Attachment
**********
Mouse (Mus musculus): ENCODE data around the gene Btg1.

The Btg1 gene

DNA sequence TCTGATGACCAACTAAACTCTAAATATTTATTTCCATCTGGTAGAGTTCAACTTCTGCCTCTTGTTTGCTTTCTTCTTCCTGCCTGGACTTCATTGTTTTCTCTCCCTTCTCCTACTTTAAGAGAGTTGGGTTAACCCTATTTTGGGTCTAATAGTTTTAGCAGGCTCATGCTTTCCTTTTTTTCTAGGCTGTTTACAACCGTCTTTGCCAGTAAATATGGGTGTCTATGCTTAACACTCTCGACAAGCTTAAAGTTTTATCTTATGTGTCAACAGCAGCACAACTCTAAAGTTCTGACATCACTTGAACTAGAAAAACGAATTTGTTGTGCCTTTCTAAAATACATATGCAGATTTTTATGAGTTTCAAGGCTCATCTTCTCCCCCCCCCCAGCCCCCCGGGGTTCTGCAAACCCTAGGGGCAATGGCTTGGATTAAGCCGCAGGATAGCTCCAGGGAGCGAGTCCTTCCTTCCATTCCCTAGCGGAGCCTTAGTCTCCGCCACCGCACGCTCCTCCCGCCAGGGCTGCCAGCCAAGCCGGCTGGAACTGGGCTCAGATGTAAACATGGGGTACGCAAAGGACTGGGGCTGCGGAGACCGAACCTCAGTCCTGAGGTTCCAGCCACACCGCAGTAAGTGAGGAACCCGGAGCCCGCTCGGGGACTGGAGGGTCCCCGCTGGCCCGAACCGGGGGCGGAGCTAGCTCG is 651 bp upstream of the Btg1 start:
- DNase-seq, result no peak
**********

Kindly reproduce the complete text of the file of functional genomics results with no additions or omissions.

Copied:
Mouse (Mus musculus): ENCODE data around the gene Btg1.

The Btg1 gene

DNA sequence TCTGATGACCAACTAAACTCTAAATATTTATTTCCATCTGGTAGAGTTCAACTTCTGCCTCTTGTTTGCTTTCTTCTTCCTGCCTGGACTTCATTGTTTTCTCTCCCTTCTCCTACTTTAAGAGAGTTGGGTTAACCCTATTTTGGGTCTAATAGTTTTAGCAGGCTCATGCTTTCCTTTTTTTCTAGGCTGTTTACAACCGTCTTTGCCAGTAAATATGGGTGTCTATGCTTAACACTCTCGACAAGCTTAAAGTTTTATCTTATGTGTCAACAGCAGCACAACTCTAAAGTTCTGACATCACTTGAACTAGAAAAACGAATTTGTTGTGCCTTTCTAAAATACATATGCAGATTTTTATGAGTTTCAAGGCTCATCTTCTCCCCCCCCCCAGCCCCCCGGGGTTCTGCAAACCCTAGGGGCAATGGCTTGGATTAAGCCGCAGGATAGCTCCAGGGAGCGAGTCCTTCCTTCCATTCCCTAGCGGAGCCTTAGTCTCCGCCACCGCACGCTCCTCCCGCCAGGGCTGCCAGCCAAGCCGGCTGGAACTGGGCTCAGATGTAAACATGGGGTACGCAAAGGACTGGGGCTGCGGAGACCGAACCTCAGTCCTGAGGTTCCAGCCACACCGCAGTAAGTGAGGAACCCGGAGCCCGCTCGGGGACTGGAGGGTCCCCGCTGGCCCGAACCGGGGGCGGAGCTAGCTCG is 651 bp upstream of the Btg1 start:
- DNase-seq, result no peak